« Reply #4 on: June 07, 2014, 02:20:36 AM »
Anyone have any good resources for purchasing a decent Class B RV?  (Figured I'd piggyback onto this thread, as people interested in renting and owning very well may overlap.  :) )
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shadowmoss

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Re: RV Rental Resources (Class B)
« Reply #5 on: June 07, 2014, 03:50:51 AM »
I'm also looking at class B rv's, but I'm not ready to buy yet.  I got the phone numbers of a couple of places here in Phoenix that rent so I can shop for a rental for friends who will be visiting me in February.  The lot rent at my rv/mobile home park is $15/day, so it will be cheap to put it there while they are here (in a relative way...).  To compare, one of the couples was excited to find a house in Scottsdale for a week for only $2K (for a week!).  I'll update here when I call and see if the rental prices are reasonable.

boarder42

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Re: RV Rental Resources (Class B)
« Reply #6 on: June 07, 2014, 05:21:18 AM »
RV trader.com and ebay have some pretty decent deals i think

boarder42

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Re: RV Rental Resources (Class B)
« Reply #7 on: June 07, 2014, 05:22:59 AM »
personally i wouldnt go new.  The logic that was just applied to buying a new trailer is the same logic antimustachians use to buy a new vehicle.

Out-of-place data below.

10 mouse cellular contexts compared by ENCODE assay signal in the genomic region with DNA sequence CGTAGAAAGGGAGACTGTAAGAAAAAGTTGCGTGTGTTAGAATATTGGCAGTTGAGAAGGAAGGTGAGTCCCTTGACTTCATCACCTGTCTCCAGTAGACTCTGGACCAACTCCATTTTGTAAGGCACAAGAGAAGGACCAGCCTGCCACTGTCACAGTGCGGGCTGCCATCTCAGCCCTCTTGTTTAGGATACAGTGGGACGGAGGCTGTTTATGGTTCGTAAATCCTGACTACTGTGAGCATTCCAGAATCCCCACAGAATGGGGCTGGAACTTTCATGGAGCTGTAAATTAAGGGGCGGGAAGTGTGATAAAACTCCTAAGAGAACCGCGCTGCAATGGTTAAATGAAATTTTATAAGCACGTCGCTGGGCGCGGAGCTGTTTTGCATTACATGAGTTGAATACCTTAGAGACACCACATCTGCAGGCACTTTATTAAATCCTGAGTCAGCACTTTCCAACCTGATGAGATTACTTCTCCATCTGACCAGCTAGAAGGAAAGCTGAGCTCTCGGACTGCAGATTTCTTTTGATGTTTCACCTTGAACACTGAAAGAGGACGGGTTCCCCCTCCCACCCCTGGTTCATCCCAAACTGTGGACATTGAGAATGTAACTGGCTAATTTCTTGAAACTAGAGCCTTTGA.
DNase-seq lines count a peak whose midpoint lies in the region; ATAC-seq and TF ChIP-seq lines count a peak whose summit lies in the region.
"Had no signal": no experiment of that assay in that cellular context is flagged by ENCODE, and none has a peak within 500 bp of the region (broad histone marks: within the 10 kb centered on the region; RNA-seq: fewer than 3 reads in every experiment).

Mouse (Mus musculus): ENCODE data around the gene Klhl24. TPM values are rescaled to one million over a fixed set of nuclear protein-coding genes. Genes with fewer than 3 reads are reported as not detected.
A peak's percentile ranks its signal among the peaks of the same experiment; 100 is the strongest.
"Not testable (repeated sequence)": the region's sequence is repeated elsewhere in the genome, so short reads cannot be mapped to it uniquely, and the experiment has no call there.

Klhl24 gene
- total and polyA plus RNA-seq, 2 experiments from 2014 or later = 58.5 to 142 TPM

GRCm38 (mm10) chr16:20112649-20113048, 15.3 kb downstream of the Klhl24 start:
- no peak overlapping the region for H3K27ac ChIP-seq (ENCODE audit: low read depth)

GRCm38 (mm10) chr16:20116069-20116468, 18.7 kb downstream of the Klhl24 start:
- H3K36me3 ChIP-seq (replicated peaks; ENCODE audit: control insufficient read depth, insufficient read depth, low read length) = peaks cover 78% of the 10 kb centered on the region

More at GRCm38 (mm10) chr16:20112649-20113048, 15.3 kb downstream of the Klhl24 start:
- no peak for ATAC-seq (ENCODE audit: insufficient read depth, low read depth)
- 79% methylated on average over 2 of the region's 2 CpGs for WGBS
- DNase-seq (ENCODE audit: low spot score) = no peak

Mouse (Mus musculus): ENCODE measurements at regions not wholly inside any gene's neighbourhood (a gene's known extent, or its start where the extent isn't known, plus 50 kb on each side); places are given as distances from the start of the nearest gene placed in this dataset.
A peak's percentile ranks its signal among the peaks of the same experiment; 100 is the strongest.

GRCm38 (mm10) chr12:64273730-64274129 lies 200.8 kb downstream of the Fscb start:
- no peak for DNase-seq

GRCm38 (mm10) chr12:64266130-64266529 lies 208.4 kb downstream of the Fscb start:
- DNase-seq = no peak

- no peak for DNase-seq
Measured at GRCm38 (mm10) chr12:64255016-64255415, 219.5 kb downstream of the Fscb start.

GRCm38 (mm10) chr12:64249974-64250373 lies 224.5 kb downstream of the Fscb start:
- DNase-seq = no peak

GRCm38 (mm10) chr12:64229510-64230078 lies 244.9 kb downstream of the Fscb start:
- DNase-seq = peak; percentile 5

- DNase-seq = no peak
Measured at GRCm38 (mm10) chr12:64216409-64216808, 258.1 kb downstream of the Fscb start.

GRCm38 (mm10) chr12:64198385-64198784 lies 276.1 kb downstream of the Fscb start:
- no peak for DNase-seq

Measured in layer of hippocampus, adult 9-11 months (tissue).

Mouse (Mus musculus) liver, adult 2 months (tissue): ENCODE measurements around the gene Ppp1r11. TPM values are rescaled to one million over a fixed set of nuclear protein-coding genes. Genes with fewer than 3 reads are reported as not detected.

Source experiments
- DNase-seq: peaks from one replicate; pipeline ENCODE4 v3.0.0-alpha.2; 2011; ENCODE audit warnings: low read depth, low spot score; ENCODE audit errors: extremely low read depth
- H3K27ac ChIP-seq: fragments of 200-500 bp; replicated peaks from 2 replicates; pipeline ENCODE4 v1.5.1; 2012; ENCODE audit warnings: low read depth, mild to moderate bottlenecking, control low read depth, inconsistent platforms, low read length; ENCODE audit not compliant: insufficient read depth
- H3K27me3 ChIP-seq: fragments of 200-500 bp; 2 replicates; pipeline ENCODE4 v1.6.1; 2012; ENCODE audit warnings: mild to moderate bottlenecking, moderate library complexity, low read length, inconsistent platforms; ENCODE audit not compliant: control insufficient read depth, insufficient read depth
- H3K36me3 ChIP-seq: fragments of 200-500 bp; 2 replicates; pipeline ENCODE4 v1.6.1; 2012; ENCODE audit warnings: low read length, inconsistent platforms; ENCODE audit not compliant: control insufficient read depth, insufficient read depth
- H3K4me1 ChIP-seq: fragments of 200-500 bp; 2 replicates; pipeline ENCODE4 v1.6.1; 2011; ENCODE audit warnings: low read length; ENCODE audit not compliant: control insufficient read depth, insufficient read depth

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Re: RV Rental Resources (Class B)
« Reply #8 on: June 07, 2014, 06:05:09 AM »
As a hard core RVer, I would recommend the following.
#1 Grab one from one of the major rental companies for a week, or two. Use it for a somewhat local trip, and concentrate on how you are "living" in the thing on a daily basis. Is the bathroom big enough, is the bed easy to use, or located in a style that you just can't see putting up with for a year on the road? Fridge big enough, enough counter space, do you like the driving experience?
#2 After a "test vacation" if this who idea still appeals to you,  find a used unit that fits your need and budget. Much like the Buddha, I'm a big fan of the middle way on this buy. New ones are for idiots. They depreciate like a rock tossed off a bridge. Very old bargains are for those that like to spend a significant part of their life with a wrench in their hand, since they don't age well, and the are cheap for a good reason.  As for purchase price it's NEVER more than NADA low retail, assuming it has new tires and zero issues. Do not add ANY options when calculating the figure on the NADA site, and do not deduct for low mileage.
After a vacation trip, like most folks, you will probably find that a class B (van conversion) is probably a bit too small to imagine you and a partner spending months in. That's not to say that there are not thousands of couples that travel and live in them for extended periods, it's just a bit too small for most. The other issue is that they are very expensive new, and really hold their value. Therefore it's possible to find a short class C that is just a bit bigger, and half the price, on the used market.